Blurgs: Try Harder Won’t Work

Part [part not set] of 3 in the series Blurgs

If we’re living now and always have been in the Age of Blurgs, then our strategy might change accordingly. Before I go to some ideas from the modern synthesis that are targeted at blurgs & blurging, tho, I want to point at one thing that won’t work, and why.

What won’t work is "try harder", and why it won’t work is "because humans".

What I mean about just trying harder not to blurg being ineffective as a plan: blurging is not a failure of will or discipline. That is, blurgs don’t come from geeks goofing off or being lax or time-serving or any of those sorts of things. Instead of "try harder", the point of this set of muses is "try different". We’ll get to some different in coming days, but for now consider it foreshadowed, and let’s take a look at why "to blurg is human".

There are three reasons we create blurgs that are not ever going away, because they are embedded in the human and in the human processes surrounding coding. They are "bandwidth", "distraction", and "semantic expectation".

Bandwidth: we’ve been over and over this, but it’s worth a few sentences more for the noob. The bandwidth of the human mind — the number of independent concepts a person can hold active at one time — is extremely limited. In Miller’s famous paper about the magic number 7+-2, we first met this concept, back in the middle ’50s. Since then we’ve run thousands of experiments, and the consensus today is that a human’s mental bandwidth varies between 4 and 7 items.

Wait. What? four and seven? That, my friends, is a brutal limit, and it appears to be a biological one.

Human minds do crazy mad tricks to work within these limits, notably naming & chunking on the one hand, and narrative on the other. (when we get to "try different’ we’ll be taking advantage of these.)

But the hard limit? 4-7. Although we routinely operate in conceptual systems with thousands of concepts, moment to moment, we are constantly using tricks to fit small subsystems into our mental scope.

I know this isn’t obvious. Not to me, not to most folks. But it is one of the most documented results from all of cognitive science.

Distraction: this one has both an obvious and a subtle component. Distraction is really almost anything that has us looking away from a coding task.

The obvious component is simply the realities of human collaboration in any enterprise. Working days are chock-a-block with distractions. Everything from meetings to bathroom breaks. I’ve never met a geek who didn’t think they needed more time by themselves to rock code. But any working office is constantly breaking that time up. Sometimes the distraction is useful to the distractor, if not the distractee, and sadly, very often, it’s useful to neither. Staff meetings, anyone?

The more subtle distraction is just inside our little brains. The human mind is rarely still. (if it were, meditation would not be so valuable and difficult.) it, not to put too fine a point on it, never shuts up. It is constantly working to maintain your body, scratch itches, suppress or release emotion, predict the day ahead, analyze the day behind, and so on.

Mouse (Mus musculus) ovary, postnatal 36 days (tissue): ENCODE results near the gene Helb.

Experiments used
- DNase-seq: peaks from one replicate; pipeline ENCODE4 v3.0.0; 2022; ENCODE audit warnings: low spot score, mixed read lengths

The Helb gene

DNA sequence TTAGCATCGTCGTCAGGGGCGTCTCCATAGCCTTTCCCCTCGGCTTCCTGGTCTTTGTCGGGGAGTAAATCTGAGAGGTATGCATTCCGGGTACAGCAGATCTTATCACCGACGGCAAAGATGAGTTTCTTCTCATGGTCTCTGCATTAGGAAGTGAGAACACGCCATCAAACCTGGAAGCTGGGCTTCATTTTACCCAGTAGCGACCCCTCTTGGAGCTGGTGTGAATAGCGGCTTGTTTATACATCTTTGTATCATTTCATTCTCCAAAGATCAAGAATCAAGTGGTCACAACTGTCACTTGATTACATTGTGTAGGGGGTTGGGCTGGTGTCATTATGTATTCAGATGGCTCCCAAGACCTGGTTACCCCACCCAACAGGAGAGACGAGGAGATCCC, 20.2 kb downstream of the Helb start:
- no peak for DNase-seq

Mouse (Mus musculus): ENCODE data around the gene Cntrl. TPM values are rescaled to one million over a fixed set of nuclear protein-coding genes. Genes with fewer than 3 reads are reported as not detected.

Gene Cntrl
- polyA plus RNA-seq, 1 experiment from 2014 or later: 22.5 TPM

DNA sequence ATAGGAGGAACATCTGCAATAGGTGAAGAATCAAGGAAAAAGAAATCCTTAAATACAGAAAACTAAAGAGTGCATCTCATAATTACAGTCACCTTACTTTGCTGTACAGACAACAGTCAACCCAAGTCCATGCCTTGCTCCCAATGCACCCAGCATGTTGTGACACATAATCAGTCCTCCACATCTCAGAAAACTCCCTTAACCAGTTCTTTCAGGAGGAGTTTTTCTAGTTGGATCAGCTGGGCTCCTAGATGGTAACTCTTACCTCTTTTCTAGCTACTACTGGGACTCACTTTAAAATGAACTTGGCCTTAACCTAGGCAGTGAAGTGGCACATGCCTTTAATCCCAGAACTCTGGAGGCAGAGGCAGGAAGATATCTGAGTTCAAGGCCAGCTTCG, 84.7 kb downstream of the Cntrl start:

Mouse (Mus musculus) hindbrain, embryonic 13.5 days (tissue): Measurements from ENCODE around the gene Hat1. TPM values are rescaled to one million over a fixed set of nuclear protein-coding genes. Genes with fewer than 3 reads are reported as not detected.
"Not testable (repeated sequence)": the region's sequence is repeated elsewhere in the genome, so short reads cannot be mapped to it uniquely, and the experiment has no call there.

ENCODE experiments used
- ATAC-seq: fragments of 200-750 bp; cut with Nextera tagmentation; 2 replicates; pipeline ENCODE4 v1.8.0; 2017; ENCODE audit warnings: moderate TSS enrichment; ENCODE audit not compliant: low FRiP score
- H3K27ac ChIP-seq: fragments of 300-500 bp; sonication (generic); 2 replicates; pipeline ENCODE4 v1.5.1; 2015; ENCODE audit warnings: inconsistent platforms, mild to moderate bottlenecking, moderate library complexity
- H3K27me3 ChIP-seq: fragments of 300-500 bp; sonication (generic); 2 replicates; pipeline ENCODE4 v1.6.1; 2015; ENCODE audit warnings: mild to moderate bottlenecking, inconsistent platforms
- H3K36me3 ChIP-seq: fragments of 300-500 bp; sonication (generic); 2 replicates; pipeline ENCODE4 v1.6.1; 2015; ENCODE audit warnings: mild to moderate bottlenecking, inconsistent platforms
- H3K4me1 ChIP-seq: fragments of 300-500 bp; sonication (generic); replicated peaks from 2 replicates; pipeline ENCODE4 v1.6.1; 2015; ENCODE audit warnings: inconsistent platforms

Because obvious distraction is so obvious, we tend to underplay self-distraction. But if you’ve ever had a quiet coding day where you couldn’t get anything done anyway, you’ll have felt the burn of subtle distraction.

Semantic expectation: this is basically seeing what you expect to see regardless of what is actually there. Like the others, this a hard biological fact, not a failure of will.

One of the tricks humans use to parse systems that are larger than 4-7 ideas is narrative. We build a narrative of the recent past, and we use that narrative to parse the near-term future. It is a brilliant trick, and fundamental to human cognition.

Essentially, we use our narrative to create meaning, and we use that meaning to interpret what our senses tell us. That interpretation simultaneously enables us to think at all, and forces the sensory data to fit our thinking.

Semantic expectation is the act of letting the meaning-we’ve-made create expectations that subvert the meaning-that’s-there.

There are a million million jokes, riddles, and tricks that turn on semantic expectation.

But it’s not a joke, it’s real.

We have professional proofreaders instead of ourselves because they’re better at being blind to our own semantic expectation.

Anyway working near our justice system knows how wildly untrustworthy eyewitnesses are: because they have semantic expectation, they see what they expect to see.

If you’ve ever found a huge flaw during a technical review, you will know what i’m talking about. How could I not have seen this stupid thing? Easy: the semantic expectation kept me from seeing it. It’s an absolutely everyday experience for most geeks.

So where are we at?

We live in the age of blurgs, of simple disconnects between what the coder thinks the code says and what the computer thinks the code says.

We can say, "i will not blurg today", but it’s to no avail. We will blurg today, and every day, for reasons having nothing to do with how hard we try not to: bandwidth, distraction, and semantic expectation, among others. We need strategies that are stronger than "try harder".

And in the next little stretch, we’ll look at some "try different" options, both explicit and implicit in the modern synthesis.

Want new posts straight to your inbox once-a-week?
Scroll to Top